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America's 20-year-old youth poet laureate won't let 'small-minded prejudice' stop her

Elena Sheppard
Wellness Editor
(Photo by Daria Kobayashi Ritch, Artwork by Quinn Lemmers for Yahoo Lifestyle)

Amanda Gorman cites Malala Yousafzai, the 20-year-old Pakistani activist and Nobel Prize laureate, as inspiration, saying it was partially because of Malala that she pursued the path of becoming a youth delegate for the United Nations at the age of 16. Where Amanda really found her voice was in writing and in 2014, Amanda — a California native — became the Los Angeles Youth Poet Laureate. In 2017 she became the first National Youth Poet Laureate. At 20 years old, Amanda is a proud member of Generation Z, a Harvard student, and a poet — and she’s ready to change the world through words. 

Name: Amanda Gorman

Age: 20

Favorite app: Instagram

What she does: I’m a student at Harvard University, and currently work as the United States Youth Poet Laureate, a community organizer, and an activist. 

Three words she’d use to define Gen Z: Relentless. Woke. Unstoppable.

How poetry became a passion: I was writing since I can remember — I just didn’t know it was poetry yet, or that writing could be a career. Then, when I was around 7, my teacher read the class Dandelion Wine by Ray Bradbury, and I was hooked. I knew if I could work in the realm of metaphor and literature, the sky was the limit. It wasn’t until I was named Youth Poet Laureate of L.A. in high school though that I officially began calling myself a poet. I just always loved writing, period.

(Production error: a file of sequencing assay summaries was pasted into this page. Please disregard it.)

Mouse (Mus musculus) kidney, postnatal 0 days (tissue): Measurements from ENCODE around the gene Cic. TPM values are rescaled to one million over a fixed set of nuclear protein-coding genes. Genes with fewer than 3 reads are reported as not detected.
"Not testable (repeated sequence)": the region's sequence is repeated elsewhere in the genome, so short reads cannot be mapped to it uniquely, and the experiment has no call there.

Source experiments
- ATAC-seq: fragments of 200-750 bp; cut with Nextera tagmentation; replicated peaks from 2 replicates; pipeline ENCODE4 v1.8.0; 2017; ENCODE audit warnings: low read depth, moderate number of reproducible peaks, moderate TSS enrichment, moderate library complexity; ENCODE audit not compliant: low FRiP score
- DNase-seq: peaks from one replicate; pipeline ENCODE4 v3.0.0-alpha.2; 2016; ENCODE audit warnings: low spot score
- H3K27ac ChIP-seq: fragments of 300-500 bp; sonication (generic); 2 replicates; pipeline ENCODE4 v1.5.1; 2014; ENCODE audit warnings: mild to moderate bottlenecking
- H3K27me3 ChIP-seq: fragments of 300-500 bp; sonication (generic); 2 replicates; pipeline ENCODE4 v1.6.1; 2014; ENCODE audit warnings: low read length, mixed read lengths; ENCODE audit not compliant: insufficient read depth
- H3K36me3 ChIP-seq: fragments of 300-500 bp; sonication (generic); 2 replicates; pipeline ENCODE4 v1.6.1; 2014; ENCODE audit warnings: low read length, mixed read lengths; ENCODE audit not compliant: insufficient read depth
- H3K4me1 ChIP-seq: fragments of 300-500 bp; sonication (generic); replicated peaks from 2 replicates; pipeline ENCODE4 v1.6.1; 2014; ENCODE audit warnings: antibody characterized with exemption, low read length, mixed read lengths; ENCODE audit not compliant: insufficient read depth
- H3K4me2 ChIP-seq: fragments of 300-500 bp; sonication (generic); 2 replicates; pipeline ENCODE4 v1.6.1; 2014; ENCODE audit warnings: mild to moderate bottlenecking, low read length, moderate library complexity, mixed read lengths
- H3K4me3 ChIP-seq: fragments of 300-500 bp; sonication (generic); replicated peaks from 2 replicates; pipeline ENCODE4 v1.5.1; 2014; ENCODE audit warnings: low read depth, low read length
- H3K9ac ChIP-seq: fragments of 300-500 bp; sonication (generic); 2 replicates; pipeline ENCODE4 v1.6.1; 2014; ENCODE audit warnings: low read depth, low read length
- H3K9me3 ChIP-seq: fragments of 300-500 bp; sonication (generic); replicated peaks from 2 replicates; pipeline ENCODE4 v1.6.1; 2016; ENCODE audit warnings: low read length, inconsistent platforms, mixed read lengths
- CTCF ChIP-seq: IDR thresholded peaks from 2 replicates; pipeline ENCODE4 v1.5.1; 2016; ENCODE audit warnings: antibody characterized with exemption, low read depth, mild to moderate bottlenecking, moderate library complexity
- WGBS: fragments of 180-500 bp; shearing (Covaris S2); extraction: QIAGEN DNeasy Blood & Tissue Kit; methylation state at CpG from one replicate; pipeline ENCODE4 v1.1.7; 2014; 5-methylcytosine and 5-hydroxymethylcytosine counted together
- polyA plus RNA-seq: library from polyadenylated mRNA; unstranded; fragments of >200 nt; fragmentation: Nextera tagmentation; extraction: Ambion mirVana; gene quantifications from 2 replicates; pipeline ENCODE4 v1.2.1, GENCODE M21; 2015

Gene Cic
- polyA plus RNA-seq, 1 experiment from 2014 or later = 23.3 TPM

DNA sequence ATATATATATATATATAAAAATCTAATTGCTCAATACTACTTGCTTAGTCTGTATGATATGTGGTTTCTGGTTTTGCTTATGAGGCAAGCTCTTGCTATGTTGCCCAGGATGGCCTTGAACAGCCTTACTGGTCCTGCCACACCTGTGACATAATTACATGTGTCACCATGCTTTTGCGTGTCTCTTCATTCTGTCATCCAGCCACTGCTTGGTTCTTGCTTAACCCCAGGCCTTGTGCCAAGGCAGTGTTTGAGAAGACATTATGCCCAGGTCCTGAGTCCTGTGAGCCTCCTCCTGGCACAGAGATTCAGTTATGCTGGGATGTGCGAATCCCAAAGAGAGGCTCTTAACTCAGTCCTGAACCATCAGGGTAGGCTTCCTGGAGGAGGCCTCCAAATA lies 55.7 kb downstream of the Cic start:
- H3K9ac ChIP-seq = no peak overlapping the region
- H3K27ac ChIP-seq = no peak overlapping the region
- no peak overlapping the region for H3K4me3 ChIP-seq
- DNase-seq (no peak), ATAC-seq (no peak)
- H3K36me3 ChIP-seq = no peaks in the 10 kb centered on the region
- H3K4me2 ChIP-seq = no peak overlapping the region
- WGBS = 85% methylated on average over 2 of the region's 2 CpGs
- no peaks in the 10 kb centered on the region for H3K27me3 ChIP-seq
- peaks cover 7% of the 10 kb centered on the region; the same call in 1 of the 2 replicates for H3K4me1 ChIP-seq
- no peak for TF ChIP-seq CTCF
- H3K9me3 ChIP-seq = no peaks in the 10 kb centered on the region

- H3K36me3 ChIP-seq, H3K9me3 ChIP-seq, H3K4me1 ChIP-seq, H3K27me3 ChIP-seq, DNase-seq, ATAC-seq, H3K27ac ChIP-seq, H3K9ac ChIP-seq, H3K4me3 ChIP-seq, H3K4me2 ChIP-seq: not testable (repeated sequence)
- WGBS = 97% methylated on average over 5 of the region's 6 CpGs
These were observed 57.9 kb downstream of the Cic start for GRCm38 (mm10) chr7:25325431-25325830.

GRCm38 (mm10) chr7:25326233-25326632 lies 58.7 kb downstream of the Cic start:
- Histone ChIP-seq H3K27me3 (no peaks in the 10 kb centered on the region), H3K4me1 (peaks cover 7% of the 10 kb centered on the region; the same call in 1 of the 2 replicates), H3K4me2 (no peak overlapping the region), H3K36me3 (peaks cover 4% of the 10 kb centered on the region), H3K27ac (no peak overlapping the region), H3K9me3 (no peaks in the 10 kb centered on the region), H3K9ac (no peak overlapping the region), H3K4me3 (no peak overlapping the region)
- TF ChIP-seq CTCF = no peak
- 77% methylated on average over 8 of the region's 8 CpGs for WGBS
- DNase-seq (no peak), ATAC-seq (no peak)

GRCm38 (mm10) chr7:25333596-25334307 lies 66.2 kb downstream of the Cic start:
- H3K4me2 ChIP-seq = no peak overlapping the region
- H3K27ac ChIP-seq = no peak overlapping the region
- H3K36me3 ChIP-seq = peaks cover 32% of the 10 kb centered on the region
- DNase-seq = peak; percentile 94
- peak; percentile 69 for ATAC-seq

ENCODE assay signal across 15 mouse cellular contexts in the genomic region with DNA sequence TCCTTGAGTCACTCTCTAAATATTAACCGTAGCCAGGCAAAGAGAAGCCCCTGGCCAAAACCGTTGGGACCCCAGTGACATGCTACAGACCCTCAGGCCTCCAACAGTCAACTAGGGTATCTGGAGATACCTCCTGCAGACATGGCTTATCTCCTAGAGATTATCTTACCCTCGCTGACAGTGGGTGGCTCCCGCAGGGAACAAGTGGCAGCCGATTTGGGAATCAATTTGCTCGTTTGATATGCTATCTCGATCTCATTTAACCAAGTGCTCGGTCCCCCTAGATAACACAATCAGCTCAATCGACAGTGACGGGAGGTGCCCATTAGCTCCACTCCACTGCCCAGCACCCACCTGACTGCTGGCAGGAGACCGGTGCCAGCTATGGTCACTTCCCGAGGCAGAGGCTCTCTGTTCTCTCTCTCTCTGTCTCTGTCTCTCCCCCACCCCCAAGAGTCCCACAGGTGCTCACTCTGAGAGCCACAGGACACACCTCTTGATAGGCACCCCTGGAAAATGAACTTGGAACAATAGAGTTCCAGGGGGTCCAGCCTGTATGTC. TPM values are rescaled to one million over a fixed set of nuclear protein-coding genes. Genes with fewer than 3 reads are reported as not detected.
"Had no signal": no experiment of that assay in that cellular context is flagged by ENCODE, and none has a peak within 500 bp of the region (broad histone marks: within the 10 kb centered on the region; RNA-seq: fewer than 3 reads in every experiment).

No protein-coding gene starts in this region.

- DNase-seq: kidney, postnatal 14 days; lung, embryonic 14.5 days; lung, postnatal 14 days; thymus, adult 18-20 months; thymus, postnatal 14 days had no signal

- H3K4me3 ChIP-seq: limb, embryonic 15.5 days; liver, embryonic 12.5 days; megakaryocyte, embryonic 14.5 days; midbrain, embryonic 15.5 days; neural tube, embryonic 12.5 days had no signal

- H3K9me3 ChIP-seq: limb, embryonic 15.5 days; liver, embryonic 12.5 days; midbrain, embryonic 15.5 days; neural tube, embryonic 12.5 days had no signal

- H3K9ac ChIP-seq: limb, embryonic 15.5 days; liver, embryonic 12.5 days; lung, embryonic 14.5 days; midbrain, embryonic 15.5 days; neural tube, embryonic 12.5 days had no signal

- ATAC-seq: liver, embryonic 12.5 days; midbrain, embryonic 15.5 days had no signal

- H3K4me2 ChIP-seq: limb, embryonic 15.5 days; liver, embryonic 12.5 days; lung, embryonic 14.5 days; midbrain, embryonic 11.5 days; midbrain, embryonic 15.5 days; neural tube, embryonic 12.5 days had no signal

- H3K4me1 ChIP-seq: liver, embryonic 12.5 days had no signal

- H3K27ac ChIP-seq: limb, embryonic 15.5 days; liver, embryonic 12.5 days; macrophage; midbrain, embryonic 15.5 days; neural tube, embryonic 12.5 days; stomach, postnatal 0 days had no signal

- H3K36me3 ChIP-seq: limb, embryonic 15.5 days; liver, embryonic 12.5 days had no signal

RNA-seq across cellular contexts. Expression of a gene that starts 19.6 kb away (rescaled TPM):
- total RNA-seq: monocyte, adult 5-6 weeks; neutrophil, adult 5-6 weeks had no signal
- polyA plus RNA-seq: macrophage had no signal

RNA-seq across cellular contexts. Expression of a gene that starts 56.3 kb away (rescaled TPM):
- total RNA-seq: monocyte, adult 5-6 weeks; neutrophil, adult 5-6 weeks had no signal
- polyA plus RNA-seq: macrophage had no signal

Photo: Julia Robinson for Mashable

What she wishes older people understood about Gen Z: I hear a lot of, ‘This generation with their technology,’ a criticism which comes out of a truthful place — many in Gen Z were born into a fast-paced digital realm. But I also think that a lot of that finger-pointing, condemnation of Gen Z and their use of technology is (a) hypocritical, because it’s not just Gen Z, and (b) also robbing us of an opportunity to discuss the good that comes with it as well. It’s not the technology in itself, but how we’re using it that matters. We’re starting movements, demanding change, sharing resources, knowledge, and power.

How she thinks Gen Z will change the world: We’re already changing it! But as for the future, I foresee a world which is more creative, more open, more loving, more ecologically friendly, more honest about its history and progress, and I think a lot of those contributions will be made by young people.

Her greatest accomplishment (so far): I think obviously there’s being named the first Youth Poet Laureate of the United States, which was a real history-making moment in terms of giving young people the platforms they deserve. But I think, for me personally, that accomplishment exists in a wider pursuit that I’m most proud of, which is continuing in the tradition of storytelling outlined by my ancestors, and not letting race, gender, class, or small-minded prejudice stop me.

 

What she’ll be doing 10 years from now: So, 2028: Attending the Olympics in L.A.; writing a book; holding some local elected official position; teaching; trying to convince myself that I’m actually 30 and not 4 or 89.

What she’ll be doing 20 years from now: So, 2038: Being President of the United States of America, working in the Oval Office for a more actively, ecologically friendly United States, for more access to free education, and also working to ensure the equal rights of citizens are carried out through different levels of government; married to Chadwick Boseman or Chris Pine; and of course still writing poetry. There are going to be a lot of metaphors in my inaugural address.